Weather: 8 degrees and cloudy
What I’m listening to: Chopped on Food Network
Turkey and Dumplings is my favorite Thanksgiving leftover food. It’s better than your standard chicken and dumplings (because turkey has a rich and special quality I can’t really describe) and it’s different than the typical turkey noodle soup. There’s just something about Turkey and Dumplings that says “It’s time to cozy up, people; winter is here.” We always eat this over the weekend after Thanksgiving, which is right around the time we’re putting up a Christmas tree and filling the house with Christmas music. It’s hot and hearty, especially for the cold, dark Alaskan winter.
I have a wonderful food memory from when I had our second-born son in Prescott, Arizona, in December of 2004. It was snowing outside and Christmas was near and some good friends brought over a hot, steaming pot of chicken and dumplings. It was my first-ever dumplings experience and it was the perfect bowl of comfort and joy. This is where our annual dumplings tradition started.
Oh, and did you see that dumpling? It’s not thick or gooey or dense. It’s light and fluffy and tender. It has great texture from a little bit of cornmeal and buttermilk. You’ll be fighting over who gets the last one. My eight-year-old son asked for four. And those aren’t the only special ingredients in this pot…
Turkey and Dumplings
Adapted from The Pioneer Woman and Rachael Ray
- 2T butter
- 1T olive oil
- 2 large carrots, peeled and chopped
- 2 stalks celery, chopped
- 1 onion, chopped
- 3T fresh parsley, chopped
- 1/2t poultry seasoning
- 1/4t thyme
- salt and pepper
- 1/4c flour
- 6c chicken broth
- 1/2c apple cider
- 2 cups leftover turkey, light and dark meat, chopped
- 1c frozen peas
- 1/4c half and half
- For the dumplings:
- 1 1/2c flour
- 1/2c cornmeal
- 1T baking powder
- 1t salt
- 1 1/2c buttermilk
- milk for thinning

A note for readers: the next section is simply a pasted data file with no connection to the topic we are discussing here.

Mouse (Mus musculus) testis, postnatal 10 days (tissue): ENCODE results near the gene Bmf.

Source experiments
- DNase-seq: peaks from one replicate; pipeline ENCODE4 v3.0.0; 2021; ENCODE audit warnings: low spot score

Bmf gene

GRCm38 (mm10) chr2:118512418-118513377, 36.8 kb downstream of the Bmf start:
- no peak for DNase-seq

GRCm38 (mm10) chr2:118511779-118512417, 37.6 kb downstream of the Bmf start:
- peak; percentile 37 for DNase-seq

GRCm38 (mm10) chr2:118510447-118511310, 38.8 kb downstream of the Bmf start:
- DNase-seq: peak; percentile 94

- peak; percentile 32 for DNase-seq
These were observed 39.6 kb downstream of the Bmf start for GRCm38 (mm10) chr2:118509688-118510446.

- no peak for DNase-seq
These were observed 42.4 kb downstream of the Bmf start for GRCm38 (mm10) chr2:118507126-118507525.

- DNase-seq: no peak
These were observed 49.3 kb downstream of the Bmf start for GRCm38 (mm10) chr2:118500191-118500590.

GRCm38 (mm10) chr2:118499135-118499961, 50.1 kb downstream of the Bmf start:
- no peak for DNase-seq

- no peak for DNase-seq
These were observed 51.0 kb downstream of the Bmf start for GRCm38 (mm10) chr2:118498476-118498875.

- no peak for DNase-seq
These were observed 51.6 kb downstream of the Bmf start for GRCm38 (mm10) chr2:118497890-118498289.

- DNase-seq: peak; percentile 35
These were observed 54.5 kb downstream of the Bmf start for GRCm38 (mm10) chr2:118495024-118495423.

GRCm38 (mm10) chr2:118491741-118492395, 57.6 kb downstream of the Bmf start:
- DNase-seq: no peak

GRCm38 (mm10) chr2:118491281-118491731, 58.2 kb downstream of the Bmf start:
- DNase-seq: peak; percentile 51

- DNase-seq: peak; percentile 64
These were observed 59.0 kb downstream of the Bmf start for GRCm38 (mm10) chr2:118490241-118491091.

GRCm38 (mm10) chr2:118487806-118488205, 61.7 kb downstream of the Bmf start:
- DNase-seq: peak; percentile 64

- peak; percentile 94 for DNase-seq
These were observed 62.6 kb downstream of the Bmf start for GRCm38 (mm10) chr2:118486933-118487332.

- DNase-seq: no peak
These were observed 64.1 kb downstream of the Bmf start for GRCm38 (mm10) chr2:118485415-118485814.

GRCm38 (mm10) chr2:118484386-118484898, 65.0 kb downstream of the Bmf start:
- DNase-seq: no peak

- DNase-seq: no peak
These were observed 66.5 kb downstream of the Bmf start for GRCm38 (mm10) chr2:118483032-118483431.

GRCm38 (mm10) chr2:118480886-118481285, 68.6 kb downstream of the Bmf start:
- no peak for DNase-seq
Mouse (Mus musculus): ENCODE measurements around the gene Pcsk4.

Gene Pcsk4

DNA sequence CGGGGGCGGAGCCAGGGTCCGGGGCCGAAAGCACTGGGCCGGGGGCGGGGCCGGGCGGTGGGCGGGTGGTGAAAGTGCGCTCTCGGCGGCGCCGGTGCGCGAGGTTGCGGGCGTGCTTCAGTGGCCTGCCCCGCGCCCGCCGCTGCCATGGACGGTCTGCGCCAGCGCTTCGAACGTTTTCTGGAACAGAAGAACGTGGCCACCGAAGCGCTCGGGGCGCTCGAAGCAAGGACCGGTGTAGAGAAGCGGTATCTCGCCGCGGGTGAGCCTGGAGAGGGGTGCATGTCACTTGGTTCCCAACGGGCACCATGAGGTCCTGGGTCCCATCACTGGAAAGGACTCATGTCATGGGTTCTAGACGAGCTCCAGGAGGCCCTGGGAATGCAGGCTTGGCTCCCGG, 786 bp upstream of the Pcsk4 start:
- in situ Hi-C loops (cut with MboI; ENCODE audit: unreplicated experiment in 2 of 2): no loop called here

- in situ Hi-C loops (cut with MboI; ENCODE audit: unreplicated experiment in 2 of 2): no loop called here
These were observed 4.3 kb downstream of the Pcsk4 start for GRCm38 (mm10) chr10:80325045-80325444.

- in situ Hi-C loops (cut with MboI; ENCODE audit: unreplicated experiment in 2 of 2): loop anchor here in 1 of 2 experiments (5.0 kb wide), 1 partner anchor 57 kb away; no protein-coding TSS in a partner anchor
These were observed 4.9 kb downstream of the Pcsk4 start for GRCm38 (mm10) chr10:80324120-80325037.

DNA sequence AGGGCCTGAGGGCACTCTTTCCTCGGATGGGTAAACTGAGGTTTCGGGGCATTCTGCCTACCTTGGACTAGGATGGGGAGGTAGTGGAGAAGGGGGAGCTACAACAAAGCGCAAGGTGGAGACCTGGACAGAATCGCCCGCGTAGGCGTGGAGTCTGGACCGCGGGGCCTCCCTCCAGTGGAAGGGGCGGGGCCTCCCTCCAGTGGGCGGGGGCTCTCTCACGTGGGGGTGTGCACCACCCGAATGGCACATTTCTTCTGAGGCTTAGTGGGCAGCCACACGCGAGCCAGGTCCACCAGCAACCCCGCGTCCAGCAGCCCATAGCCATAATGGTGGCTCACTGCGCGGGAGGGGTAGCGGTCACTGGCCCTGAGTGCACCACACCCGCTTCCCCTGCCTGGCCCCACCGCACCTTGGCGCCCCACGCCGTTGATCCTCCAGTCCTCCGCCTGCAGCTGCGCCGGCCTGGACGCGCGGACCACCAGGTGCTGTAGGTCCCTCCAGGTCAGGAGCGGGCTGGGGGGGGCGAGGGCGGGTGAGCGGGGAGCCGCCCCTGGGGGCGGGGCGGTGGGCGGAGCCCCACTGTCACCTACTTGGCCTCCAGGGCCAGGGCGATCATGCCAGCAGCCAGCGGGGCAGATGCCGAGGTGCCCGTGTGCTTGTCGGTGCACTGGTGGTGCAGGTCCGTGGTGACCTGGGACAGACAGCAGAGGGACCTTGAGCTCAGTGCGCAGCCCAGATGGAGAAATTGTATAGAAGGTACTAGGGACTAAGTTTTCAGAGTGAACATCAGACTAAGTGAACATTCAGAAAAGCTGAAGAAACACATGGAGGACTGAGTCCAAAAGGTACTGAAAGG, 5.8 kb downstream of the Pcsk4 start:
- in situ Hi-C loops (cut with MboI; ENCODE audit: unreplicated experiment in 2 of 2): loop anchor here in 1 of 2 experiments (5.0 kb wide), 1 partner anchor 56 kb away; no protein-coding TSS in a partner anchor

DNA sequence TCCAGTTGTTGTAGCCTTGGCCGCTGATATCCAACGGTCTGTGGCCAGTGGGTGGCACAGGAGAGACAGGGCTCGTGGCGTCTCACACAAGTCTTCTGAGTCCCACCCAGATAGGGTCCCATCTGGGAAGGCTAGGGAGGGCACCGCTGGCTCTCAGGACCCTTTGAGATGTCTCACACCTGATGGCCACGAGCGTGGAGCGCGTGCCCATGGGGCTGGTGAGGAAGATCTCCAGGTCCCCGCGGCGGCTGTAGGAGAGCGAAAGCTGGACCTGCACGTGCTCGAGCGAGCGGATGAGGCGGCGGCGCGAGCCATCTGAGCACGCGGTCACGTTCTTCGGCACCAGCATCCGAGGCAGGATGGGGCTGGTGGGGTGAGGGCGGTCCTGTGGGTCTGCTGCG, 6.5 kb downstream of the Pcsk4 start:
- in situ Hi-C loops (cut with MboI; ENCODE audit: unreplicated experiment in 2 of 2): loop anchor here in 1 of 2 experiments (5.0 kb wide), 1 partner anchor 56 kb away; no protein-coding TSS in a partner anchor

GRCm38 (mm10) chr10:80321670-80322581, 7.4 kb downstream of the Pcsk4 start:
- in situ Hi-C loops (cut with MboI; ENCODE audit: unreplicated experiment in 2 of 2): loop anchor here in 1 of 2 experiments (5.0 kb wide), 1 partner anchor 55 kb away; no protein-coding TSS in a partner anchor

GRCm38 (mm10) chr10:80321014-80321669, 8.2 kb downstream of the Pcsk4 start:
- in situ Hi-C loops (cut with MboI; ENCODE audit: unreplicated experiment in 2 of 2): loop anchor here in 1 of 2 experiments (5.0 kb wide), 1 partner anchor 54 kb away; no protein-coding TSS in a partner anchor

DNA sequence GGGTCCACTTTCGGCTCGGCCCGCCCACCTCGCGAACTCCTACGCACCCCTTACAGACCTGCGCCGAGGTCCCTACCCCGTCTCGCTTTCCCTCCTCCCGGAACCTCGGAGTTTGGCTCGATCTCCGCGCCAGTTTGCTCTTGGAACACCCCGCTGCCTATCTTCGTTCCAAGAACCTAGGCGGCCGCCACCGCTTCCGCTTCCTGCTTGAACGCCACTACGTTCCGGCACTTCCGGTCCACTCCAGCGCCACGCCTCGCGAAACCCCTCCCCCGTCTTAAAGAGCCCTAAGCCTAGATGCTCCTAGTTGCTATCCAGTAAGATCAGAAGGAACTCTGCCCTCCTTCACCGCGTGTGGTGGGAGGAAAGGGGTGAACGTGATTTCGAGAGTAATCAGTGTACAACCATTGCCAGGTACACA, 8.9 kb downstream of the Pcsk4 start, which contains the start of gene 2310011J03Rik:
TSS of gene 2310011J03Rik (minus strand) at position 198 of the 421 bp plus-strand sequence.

In a large pot over medium heat, add oil and melt butter. Add carrots, celery, and onions. Cook 3-5 minutes until onions are translucent. Toss in parsley and seasonings. Season lightly with salt and pepper, then add flour. Cook, stirring, two more minutes.
Pour in broth and cider and add turkey. Bring to a boil and turn down to low, simmering 20 minutes, until veggies are tender.
Meanwhile make dumpling batter. Stir all dry ingredients together in a bowl and pour in buttermilk. Whisk to combine. If batter is too thick to whisk, add milk to thin until it loosens up. Batter should be loose, slightly thicker than pancake batter, but should hold together when scooped.
Add peas to pot, stir, and bring back to a simmer. Turn heat up to medium. Soup should be at a steady boil.
Drop scoops of dumpling batter (I use a medium cookie scoop) into boiling soup, scattering them around until the top of soup is covered with dumplings (they will puff up as they cook). Cover pot, reduce heat to medium-low, and simmer 15 minutes or until dumplings are cooked through. Do not stir the soup while dumplings are steaming.
Remove from heat and add half and half to soup. Gently stir, being careful not to break the dumplings. Check seasoning and serve hot, making sure each bowl receives 1-2 dumplings.